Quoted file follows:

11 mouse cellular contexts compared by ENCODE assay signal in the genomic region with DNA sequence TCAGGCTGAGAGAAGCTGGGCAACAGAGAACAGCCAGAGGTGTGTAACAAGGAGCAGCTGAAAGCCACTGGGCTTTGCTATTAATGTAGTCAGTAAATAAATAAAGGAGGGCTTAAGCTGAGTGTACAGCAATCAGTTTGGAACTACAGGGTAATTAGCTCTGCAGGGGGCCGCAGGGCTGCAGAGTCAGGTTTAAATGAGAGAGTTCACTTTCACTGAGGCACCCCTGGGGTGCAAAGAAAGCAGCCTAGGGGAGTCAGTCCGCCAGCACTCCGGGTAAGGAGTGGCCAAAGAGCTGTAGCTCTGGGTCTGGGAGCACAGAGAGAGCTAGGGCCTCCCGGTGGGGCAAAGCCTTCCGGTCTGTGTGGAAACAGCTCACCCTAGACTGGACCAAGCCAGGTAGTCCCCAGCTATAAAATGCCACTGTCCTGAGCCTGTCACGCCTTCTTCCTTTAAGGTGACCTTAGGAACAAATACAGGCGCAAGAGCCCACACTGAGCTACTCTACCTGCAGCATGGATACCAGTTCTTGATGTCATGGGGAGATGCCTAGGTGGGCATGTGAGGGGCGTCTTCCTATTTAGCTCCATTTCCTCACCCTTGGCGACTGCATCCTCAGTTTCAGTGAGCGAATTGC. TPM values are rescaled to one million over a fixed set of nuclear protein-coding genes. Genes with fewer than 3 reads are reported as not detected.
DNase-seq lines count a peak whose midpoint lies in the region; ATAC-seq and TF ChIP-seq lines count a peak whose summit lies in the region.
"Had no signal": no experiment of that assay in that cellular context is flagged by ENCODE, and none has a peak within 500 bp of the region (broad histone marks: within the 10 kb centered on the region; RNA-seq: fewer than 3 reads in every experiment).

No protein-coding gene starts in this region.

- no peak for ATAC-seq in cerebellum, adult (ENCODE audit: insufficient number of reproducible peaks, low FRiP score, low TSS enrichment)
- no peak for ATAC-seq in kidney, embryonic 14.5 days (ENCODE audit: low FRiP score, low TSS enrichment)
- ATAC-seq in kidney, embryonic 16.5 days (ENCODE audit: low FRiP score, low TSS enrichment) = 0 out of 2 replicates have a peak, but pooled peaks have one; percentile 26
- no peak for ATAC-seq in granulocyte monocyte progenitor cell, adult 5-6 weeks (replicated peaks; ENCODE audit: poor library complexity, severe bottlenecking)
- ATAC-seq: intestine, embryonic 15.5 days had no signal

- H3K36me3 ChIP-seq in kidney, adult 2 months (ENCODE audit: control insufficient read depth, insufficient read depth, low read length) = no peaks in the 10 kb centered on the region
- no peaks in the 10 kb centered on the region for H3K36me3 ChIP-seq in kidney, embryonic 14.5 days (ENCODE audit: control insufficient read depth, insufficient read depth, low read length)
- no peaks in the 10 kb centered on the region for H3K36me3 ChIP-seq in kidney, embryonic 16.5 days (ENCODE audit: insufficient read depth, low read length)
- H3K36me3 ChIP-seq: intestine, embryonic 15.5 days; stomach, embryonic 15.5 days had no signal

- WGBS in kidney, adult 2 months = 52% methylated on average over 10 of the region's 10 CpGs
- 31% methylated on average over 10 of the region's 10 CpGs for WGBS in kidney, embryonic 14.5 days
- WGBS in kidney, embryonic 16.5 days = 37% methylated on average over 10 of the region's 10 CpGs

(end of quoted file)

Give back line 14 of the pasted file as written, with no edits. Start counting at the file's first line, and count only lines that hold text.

- WGBS in kidney, adult 2 months = 52% methylated on average over 10 of the region's 10 CpGs